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An ancient marine tea service for thirsty bees

Tim Gabbert, a second year beekeeper from Williamsburg, Virginia, noticed honey bees congregating at one of his birdbaths and wondered how to keep the bees from drowning. His solution? Ancient seashells perforated with worm holes. He writes:

I live in area rich with ancient ocean sea shells that are constantly being pulled from the cliffs of the rivers by frequent storms. These shells, being riddled with marine worm holes, looked to be the perfect bee watering device. So I placed a few large scallop shells in the bird baths. The bees adapted quickly to them. Sometimes as many as 50 bees will be sitting on these shells casually sipping water that is drawn up and available in the tiny marine worm cavities.

Tim explains that both the James River and the York River are nearby. He says they are constantly fossil hunting on the cliff banks of these rivers because the banks were once the ocean floor, only 10,000 years ago. Shells, he says, are everywhere.

To me, this is a perfect solution. I love the juxtaposition of the old with the new, and of the sea and the land. Nature, in its various forms, serving nature is a beautiful sight. Plus there are added benefits. Tim says, “The bees are extremely happy with this set up. I sit by them, enjoy a glass of wine, and listen to their sounds as they come and go!”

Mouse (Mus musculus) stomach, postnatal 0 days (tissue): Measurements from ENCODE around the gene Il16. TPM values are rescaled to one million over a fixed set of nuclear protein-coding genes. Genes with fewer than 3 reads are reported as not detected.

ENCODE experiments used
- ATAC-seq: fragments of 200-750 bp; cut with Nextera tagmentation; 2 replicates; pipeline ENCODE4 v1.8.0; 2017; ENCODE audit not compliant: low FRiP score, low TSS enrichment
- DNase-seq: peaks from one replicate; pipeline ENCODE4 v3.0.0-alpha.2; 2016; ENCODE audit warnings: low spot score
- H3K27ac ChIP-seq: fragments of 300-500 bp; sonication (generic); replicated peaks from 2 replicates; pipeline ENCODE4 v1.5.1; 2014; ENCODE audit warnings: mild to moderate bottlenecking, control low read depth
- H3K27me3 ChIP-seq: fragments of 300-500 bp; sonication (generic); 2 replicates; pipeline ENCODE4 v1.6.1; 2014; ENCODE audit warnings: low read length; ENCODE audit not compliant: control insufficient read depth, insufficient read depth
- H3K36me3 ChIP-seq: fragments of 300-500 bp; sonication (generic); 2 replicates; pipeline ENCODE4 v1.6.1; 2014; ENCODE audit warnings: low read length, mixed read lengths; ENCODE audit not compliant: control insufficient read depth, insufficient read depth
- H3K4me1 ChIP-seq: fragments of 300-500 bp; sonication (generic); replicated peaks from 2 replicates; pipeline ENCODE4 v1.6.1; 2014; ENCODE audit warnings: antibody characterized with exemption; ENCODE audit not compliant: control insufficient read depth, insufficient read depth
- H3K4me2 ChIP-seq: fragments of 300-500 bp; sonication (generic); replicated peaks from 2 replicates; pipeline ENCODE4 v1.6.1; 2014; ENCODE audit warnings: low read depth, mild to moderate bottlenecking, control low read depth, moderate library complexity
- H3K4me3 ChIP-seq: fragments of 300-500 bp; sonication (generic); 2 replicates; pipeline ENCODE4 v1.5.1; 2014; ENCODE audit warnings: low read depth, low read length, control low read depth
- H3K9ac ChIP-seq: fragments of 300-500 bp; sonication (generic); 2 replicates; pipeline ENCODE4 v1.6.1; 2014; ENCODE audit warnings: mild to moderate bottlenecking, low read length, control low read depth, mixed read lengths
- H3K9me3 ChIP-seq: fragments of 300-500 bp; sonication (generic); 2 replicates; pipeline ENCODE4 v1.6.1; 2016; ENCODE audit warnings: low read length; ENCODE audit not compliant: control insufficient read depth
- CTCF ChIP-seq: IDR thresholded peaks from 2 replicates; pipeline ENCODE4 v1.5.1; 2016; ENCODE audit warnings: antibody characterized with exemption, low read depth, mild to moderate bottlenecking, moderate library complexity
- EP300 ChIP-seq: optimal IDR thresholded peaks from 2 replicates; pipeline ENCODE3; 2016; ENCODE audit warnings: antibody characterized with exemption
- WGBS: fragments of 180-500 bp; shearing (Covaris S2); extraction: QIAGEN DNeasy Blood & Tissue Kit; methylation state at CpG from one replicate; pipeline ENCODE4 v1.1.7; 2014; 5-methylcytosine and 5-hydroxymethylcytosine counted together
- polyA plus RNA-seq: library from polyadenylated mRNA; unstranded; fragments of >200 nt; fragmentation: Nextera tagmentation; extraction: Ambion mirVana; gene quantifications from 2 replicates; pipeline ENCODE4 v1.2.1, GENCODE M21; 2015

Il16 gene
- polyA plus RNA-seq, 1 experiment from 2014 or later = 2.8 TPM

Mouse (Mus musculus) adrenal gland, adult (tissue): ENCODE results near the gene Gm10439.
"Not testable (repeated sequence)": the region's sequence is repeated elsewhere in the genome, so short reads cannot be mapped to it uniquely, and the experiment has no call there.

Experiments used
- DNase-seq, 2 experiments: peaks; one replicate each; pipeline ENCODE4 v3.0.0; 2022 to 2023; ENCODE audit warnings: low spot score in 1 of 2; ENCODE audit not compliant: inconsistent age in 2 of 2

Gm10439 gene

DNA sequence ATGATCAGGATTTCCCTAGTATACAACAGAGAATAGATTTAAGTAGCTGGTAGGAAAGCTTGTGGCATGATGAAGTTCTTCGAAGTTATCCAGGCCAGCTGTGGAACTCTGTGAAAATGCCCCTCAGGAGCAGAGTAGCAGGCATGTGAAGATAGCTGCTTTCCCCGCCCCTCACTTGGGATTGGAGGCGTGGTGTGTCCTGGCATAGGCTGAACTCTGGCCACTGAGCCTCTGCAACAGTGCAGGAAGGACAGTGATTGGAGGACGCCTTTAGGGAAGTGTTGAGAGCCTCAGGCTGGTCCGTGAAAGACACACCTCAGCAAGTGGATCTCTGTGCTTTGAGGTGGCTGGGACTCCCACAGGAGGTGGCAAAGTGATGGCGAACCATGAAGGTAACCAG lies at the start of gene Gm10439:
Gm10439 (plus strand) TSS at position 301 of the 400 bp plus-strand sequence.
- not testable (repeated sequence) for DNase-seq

Thanks, Tim, for sharing a clever idea.

Rusty
Honey Bee Suite

A seashell waterer for thirsty bees made of ancient seashells.
The ancient shells pulled from a cliff contain worm borings that soak up the water and make a safe watering hole for thirsty bees. © Tim Gabbert.

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Comments

Donald
Reply

Awesome and beautiful idea. Over the years I’ve collected quite a few of these shells . . . what an incredible way to show them off, and help my little ladies at the same time. 🤙🏼

frances I Moore
Reply

I use several different things and a bird bath is one of the things I use to water the bees. I put rocks in mine they make out great.

IAN
Reply

I have also seen people use small sponges, but as with anything you need to constantly keep the water supply adequate.

Jeff, bottom of NZ
Reply

Possibly adding trace elements to the water as well, calcium and or lime spring to mind.

Nancy Ogg
Reply

A good deal more than 10,000 years: more like 3 to 5 million.
http://geology.blogs.wm.edu/coastal-plain/
Our porous, fossil-filled Ordovician limestones, 400 to 300 million years old, also make good watering devices, placed in a shallow terra-cotta nursery tray which also cools the water.
Nancy
Corinth, KY

peter
Reply

I use rocks that stick out of the water. The rocks offer a safe place for the bees and the birds can still bathe and drink as well.

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